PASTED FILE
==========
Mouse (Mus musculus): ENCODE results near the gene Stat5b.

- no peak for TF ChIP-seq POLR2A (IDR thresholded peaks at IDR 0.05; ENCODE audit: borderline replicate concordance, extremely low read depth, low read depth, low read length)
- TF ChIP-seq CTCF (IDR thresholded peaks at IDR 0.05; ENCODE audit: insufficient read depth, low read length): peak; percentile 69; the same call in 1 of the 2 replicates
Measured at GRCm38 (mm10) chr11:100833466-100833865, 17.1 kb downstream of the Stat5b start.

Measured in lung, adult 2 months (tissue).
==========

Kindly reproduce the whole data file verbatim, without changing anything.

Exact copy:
Mouse (Mus musculus): ENCODE results near the gene Stat5b.

- no peak for TF ChIP-seq POLR2A (IDR thresholded peaks at IDR 0.05; ENCODE audit: borderline replicate concordance, extremely low read depth, low read depth, low read length)
- TF ChIP-seq CTCF (IDR thresholded peaks at IDR 0.05; ENCODE audit: insufficient read depth, low read length): peak; percentile 69; the same call in 1 of the 2 replicates
Measured at GRCm38 (mm10) chr11:100833466-100833865, 17.1 kb downstream of the Stat5b start.

Measured in lung, adult 2 months (tissue).